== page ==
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In June 2004, Michael Moore’s Fahrenheit 9/11 — a critical examination of then-President George W. Bush — opened nationwide to a record-shattering $23.9 million from 868 cinemas, enough to top the weekend chart ahead of other new offerings like White Chicks and The Notebook in a remarkable showing for a political documentary.
More than 14 years later, Moore’s Fahrenheit 11/9, tackling Donald Trump’s election and presidency, didn’t open with the same punch. Instead, it languished in its debut over the Sept. 21-23 weekend, placing No. 8 with a lowly $3.1 million from 1,702 theaters and marking a career-worst average for the filmmaker of $1,804. (As an example, Fahrenheit 9/11‘s average was $27,558.)
Moore worked hard to publicize the opening of the movie, which was distributed by Tom Ortenberg’s new company, Briarcliff Entertainment. He appeared on MSNBC and CNN; visited The Late Show With Stephen Colbert, Real Time With Bill Maher and The View; and was profiled on the cover of The Hollywood Reporter. But in the intervening years between the two Fahrenheit films, social media and the 24/7 news cycle have exploded, and that may have in effect diminished the impact that Moore’s own voice has. In effect, his new critique of Trump is competing with the daily jokes and attacks lodged by cable news pundits and late-night comedians.
“Moore is part of the chorus these days, not the ringleader like he seemed to be back when Fahrenheit 9/11 dropped. Uncovering outlandish tweets and insane, alleged cover-ups is an everyday occurrence when it comes to Trump. Fahrenheit 11/9 felt outdated the day it dropped,” said box-office analyst Jeff Bock of Exhibitor Relations.
Moreover, it was a huge gamble to open Fahrenheit 11/9 on 1,702 screens, the widest release of all time for a documentary that isn’t a studio concert or nature film.
While Fahrenheit 9/11 succeeded after opening nationwide — it topped out at $119.2 million domestically and $222.4 million globally — almost every other political or specialized doc has opted for a platform release in order to build upon word-of-mouth and avoid losing theaters.
This summer, hit docs Won’t You Be My Neighbor? ($22.6 million), RBG ($14 million) and Three Identical Strangers ($12.1 million) all rose to glory after launching in limited theaters. At its widest, Won’t You Be My Neighbor? played in 832 theaters, while the other two never played in more than 450 locations. None of the films ever had a $3.1 million weekend like Fahrenheit just recorded — Neighbor‘s best weekend showing was $2.6 million in its fifth weekend when it was playing in 893 theaters — but by opening slowly and then building, all three were able to play for two to three months. Fahrenheit, however, will now face the challenge of holding onto theaters at a time when dozens of new fall entries, both studio and independent fare, will be competing for bookings.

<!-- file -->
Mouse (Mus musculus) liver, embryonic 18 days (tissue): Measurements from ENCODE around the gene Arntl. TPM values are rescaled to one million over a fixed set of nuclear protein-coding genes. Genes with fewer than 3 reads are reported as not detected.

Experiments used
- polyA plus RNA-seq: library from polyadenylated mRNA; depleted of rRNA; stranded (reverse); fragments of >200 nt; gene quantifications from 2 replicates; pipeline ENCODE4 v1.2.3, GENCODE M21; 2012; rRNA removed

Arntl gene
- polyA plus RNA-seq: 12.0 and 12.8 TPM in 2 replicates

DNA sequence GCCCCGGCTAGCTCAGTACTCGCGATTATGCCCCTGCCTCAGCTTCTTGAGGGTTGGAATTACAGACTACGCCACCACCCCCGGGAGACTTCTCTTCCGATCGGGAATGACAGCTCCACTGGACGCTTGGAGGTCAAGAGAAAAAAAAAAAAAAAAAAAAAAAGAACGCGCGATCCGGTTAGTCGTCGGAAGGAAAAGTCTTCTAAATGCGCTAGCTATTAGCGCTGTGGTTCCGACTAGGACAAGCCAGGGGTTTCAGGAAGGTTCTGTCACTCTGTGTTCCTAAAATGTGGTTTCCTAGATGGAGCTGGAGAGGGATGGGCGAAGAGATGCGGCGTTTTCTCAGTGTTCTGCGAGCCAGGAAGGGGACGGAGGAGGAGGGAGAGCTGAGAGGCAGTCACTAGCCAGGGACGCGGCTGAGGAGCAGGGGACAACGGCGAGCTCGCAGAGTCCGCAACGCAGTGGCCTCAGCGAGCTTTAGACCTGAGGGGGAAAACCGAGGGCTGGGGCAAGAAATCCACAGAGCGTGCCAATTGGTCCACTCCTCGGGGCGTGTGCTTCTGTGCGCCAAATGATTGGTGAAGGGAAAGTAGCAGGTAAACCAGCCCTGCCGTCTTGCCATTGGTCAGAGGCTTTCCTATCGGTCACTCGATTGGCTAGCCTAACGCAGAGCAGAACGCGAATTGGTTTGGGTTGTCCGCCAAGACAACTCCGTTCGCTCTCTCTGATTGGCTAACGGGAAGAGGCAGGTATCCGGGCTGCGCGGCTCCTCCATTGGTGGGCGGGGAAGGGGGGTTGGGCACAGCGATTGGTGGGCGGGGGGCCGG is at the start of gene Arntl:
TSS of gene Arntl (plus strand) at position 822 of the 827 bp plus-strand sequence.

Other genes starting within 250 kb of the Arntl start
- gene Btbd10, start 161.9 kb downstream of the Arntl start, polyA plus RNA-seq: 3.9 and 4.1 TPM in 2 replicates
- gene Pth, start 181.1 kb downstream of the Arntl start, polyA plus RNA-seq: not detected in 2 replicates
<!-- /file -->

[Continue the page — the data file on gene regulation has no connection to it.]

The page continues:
Ironically, Fahrenheit’s fate may have been foreshadowed by that of conservative filmmaker Dinesh D’Souza’s summer offering, the pro-Trump Death of a Nation. Politically, the two couldn’t be more different, but like Fahrenheit 11/9, D’Souza’s latest offering opted to open nationwide. The doc grossed $2.4 million from 1,005 cinemas in its debut and topping out at $5.9 million, the worst showing of D’Souza’s career.
Death of a Nation was playing in 354 locations by its third weekend and gone after six — again, a contrast to Neighbor, which played for 14 weekends.
Those backing Moore’s Fahrenheit 11/9, which cost a reported $4 million to $5 million to make before marketing, insist the movie’s opening gross isn’t an issue. “We’re optimistic,” said Briarcliff distribution head Steve Bunnell, noting the film’s A CinemaScore and strong PostTrak exit scores. “The idea was to have the movie play everywhere before the midterm elections.”
Fahrenheit wasn’t the weekend’s only casualty in terms of a specialized film deciding to brave the nationwide waters. Opening a movie across North America requires a major hefty marketing spend for an indie distributor, i.e., at least $10 million to $20 million, which cannot compare with what a major studio has available to allocate on advertising.
This Is Us showrunner Dan Fogelman’s star-studded Life Itself didn’t even crack the top 10. The multigenerational drama, placing No. 11, earned an estimated $2.1 million from 2,578 cinemas, the second-worst showing of all time for a movie opening in more than 2,000 theaters.
Life Itself — ravaged by critics — is a major blow for Amazon Studios, which ponied up north of $10 million for rights to the film, which stars Oscar Isaac, Olivia Wilde, Mandy Patinkin, Olivia Cooke, Laia Costa, Annette Bening and Antonio Banderas.
Sam Levinson’s satirical thriller Assassination Nation fared even worse, earning an estimated $1 million from 1,403 theaters for new specialty distributor Neon, which, in partnership with the Russo brothers, likewise paid north of $10 million for rights to the no-holds-barred, teen, black comedy after it premiered in January at the 2018 Sundance Film Festival.
Wide openings can be risky make-or-break propositions. And this weekend, the odds were not in their favor.
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Jon M. Chu